MK: I’ll stop pestering you now. Before I stop, got any tips or friendly advice for aspiring artists and illustrators?

MP: I’m too young to give tips but I can give some friendly advice: I think graphic artists shouldn’t try hard to draw great. Instead, they should try hard to find different ideas so that they can take a [different] step for graphic art.

MK: Thanks for your time, Murat. Awesome work.

Check out the whole set here. There should be a book of these.

In other news: The short film Assad Zulifqar Khan wrote and I co-wrote, depicted in Zia ul Haq’s dark era, is receiving interesting reviews from the audience. Make sure you check out the trailer and the review by Saadia Qamar for Express Tribune.

Book Review: The Moslems are Coming by Azad Essa

The author here with a USB47.

I’m late.

I’m always late.

I planned to update this blog with my review of Al Jazeera journalist and desktop ‘terrorist’ Azad Essa’s incisive book “The Moslems are Coming” for the blog tour but then life got caught in the process of moving from one place to the other where I, finally, have my own room and a bookshelf with no space or tolerance for Ayn Rand and Co. So stuff’s smooth for now.

Like his name, Azad (Urdu for ‘free’) is unapologetically azad with his views on the world and the ruckus that makes it go awry, if not round. At first, while reading, I almost blurted out, “Hold up, y’all. Is this guy one of those self-hating Muslim types who inadvertently ends up on the Islamophobic train to Racist-and-Xenophobic-ville while making short stops at towns of generalization and hyperbole?” But I was wrong – and I’m glad I was wrong. The Moslems are Coming isn’t just about Muslims; it’s a collection of published and unpublished posts from his blog and elsewhere that transcends borders, continents, cultures and even ideologies. And he does it with biting wit and insight. There are political histories that Essa has sharp opinions on and those opinions aren’t offered with TLC. Expect a jocular passive aggressive tone with post scripts here and there.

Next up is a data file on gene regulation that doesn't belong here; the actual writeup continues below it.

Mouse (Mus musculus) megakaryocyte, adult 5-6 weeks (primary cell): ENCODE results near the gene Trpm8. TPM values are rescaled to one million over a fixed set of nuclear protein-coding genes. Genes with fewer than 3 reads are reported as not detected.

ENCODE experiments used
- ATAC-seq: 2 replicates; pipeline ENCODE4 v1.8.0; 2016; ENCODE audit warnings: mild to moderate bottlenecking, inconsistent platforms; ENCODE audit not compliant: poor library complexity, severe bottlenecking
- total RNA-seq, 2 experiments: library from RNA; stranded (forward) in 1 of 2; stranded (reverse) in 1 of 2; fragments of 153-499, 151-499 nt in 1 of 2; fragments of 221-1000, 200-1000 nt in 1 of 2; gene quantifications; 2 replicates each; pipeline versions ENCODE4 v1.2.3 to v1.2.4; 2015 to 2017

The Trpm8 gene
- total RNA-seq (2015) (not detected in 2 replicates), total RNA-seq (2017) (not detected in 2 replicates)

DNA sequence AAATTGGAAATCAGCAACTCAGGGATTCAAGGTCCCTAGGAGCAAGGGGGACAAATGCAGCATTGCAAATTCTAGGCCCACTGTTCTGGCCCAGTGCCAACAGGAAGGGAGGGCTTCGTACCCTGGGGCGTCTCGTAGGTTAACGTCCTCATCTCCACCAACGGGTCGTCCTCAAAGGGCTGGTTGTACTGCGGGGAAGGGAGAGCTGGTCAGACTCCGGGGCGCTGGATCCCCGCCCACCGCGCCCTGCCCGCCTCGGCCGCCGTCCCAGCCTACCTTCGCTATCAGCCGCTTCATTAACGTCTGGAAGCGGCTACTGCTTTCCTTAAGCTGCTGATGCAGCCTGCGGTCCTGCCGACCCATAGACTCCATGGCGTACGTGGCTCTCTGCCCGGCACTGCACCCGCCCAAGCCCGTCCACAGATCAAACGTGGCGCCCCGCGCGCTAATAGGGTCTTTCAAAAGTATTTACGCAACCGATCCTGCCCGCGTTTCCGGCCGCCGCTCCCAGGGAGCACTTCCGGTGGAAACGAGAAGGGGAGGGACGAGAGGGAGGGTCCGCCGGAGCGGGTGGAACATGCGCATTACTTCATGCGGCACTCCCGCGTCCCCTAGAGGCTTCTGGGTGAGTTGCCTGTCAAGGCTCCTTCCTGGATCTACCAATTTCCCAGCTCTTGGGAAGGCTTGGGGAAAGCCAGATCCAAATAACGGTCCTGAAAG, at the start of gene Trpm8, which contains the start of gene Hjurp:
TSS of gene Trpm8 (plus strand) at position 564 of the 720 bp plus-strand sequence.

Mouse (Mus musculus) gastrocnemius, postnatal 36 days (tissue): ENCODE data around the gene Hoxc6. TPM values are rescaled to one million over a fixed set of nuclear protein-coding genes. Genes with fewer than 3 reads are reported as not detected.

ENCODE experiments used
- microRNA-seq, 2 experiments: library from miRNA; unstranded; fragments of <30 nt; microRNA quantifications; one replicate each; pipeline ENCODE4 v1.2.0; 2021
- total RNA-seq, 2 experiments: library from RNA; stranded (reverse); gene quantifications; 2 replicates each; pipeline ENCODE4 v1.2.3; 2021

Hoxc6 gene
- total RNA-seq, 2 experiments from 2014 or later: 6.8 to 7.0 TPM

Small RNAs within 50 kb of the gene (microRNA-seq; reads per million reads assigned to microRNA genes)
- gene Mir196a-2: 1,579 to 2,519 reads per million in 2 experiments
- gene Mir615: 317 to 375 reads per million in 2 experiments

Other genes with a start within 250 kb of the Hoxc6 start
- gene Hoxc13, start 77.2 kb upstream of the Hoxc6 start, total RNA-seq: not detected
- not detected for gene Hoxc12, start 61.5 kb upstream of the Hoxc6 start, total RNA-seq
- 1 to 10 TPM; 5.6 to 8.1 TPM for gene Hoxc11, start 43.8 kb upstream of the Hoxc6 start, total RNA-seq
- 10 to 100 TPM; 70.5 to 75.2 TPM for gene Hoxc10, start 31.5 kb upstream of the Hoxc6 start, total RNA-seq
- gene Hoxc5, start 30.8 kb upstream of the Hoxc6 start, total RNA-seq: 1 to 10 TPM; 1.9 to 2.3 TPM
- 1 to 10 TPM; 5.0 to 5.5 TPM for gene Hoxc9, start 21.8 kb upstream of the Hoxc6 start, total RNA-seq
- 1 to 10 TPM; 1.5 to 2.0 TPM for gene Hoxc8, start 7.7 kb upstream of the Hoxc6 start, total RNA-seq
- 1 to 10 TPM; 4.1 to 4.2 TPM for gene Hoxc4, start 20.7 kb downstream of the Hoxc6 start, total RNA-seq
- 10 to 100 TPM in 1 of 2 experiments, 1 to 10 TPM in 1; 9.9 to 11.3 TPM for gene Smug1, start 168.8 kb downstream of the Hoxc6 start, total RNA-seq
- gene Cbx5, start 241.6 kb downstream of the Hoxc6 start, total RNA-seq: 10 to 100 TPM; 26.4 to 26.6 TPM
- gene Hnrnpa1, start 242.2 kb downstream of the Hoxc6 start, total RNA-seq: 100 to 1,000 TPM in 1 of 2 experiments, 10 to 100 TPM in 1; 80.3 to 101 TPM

It’s uncomfortable in a good way. Forgive me for the clichéd expression but Essa holds up the mirror for everyone including himself. And while the reflection isn’t exactly the best one and the angle isn’t the most precise, it is undoubtedly honest and uninhibited – two traits that are rare. There were moments when I found myself thinking, “Gee, Azad. I kinda disagree here, man…” but I think that’s what The Moslems are Coming is about: To see the world with an introspective lens that doesn’t get blurry with instant indignation. There’s for great food for thought in here and it isn’t layered with sugar.